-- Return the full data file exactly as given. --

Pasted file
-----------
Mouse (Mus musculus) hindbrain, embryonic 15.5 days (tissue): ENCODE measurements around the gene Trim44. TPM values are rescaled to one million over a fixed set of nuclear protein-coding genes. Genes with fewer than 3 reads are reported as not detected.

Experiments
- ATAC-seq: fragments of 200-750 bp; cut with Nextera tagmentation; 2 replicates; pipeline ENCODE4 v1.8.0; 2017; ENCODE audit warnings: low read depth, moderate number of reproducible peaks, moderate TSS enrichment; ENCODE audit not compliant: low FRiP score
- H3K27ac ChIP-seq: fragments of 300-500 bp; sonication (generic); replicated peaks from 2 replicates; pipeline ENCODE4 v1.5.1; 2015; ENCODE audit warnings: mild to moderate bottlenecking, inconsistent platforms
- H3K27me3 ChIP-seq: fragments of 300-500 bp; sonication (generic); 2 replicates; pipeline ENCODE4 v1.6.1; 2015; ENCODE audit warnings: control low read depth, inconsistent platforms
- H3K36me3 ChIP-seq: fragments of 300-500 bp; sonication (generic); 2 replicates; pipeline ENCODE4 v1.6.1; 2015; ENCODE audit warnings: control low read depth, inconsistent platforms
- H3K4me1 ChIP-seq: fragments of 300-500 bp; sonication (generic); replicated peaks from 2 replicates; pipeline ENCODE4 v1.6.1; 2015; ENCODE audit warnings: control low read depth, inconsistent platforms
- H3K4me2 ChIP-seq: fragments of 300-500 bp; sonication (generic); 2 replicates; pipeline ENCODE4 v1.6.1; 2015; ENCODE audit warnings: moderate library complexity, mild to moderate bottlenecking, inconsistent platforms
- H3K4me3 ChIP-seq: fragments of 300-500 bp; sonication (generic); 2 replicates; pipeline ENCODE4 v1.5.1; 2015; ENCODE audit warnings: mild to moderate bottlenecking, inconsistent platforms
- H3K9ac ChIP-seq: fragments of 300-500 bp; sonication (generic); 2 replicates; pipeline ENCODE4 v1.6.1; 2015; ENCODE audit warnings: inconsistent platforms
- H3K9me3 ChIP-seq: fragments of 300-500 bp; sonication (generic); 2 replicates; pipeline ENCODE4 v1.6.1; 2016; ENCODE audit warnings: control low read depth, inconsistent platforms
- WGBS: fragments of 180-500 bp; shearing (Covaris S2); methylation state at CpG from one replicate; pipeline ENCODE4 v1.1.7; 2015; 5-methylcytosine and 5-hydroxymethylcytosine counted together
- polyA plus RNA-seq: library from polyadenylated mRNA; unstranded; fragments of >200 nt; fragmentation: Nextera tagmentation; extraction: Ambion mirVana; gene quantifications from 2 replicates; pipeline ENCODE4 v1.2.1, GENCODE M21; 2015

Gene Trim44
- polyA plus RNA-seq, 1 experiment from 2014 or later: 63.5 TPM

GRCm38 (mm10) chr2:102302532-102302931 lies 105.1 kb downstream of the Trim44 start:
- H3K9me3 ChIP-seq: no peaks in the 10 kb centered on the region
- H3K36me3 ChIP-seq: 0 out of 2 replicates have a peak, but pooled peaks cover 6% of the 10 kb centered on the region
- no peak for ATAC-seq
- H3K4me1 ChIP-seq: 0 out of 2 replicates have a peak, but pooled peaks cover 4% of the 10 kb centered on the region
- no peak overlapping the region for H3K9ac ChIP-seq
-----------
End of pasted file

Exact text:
Mouse (Mus musculus) hindbrain, embryonic 15.5 days (tissue): ENCODE measurements around the gene Trim44. TPM values are rescaled to one million over a fixed set of nuclear protein-coding genes. Genes with fewer than 3 reads are reported as not detected.

Experiments
- ATAC-seq: fragments of 200-750 bp; cut with Nextera tagmentation; 2 replicates; pipeline ENCODE4 v1.8.0; 2017; ENCODE audit warnings: low read depth, moderate number of reproducible peaks, moderate TSS enrichment; ENCODE audit not compliant: low FRiP score
- H3K27ac ChIP-seq: fragments of 300-500 bp; sonication (generic); replicated peaks from 2 replicates; pipeline ENCODE4 v1.5.1; 2015; ENCODE audit warnings: mild to moderate bottlenecking, inconsistent platforms
- H3K27me3 ChIP-seq: fragments of 300-500 bp; sonication (generic); 2 replicates; pipeline ENCODE4 v1.6.1; 2015; ENCODE audit warnings: control low read depth, inconsistent platforms
- H3K36me3 ChIP-seq: fragments of 300-500 bp; sonication (generic); 2 replicates; pipeline ENCODE4 v1.6.1; 2015; ENCODE audit warnings: control low read depth, inconsistent platforms
- H3K4me1 ChIP-seq: fragments of 300-500 bp; sonication (generic); replicated peaks from 2 replicates; pipeline ENCODE4 v1.6.1; 2015; ENCODE audit warnings: control low read depth, inconsistent platforms
- H3K4me2 ChIP-seq: fragments of 300-500 bp; sonication (generic); 2 replicates; pipeline ENCODE4 v1.6.1; 2015; ENCODE audit warnings: moderate library complexity, mild to moderate bottlenecking, inconsistent platforms
- H3K4me3 ChIP-seq: fragments of 300-500 bp; sonication (generic); 2 replicates; pipeline ENCODE4 v1.5.1; 2015; ENCODE audit warnings: mild to moderate bottlenecking, inconsistent platforms
- H3K9ac ChIP-seq: fragments of 300-500 bp; sonication (generic); 2 replicates; pipeline ENCODE4 v1.6.1; 2015; ENCODE audit warnings: inconsistent platforms
- H3K9me3 ChIP-seq: fragments of 300-500 bp; sonication (generic); 2 replicates; pipeline ENCODE4 v1.6.1; 2016; ENCODE audit warnings: control low read depth, inconsistent platforms
- WGBS: fragments of 180-500 bp; shearing (Covaris S2); methylation state at CpG from one replicate; pipeline ENCODE4 v1.1.7; 2015; 5-methylcytosine and 5-hydroxymethylcytosine counted together
- polyA plus RNA-seq: library from polyadenylated mRNA; unstranded; fragments of >200 nt; fragmentation: Nextera tagmentation; extraction: Ambion mirVana; gene quantifications from 2 replicates; pipeline ENCODE4 v1.2.1, GENCODE M21; 2015

Gene Trim44
- polyA plus RNA-seq, 1 experiment from 2014 or later: 63.5 TPM

GRCm38 (mm10) chr2:102302532-102302931 lies 105.1 kb downstream of the Trim44 start:
- H3K9me3 ChIP-seq: no peaks in the 10 kb centered on the region
- H3K36me3 ChIP-seq: 0 out of 2 replicates have a peak, but pooled peaks cover 6% of the 10 kb centered on the region
- no peak for ATAC-seq
- H3K4me1 ChIP-seq: 0 out of 2 replicates have a peak, but pooled peaks cover 4% of the 10 kb centered on the region
- no peak overlapping the region for H3K9ac ChIP-seq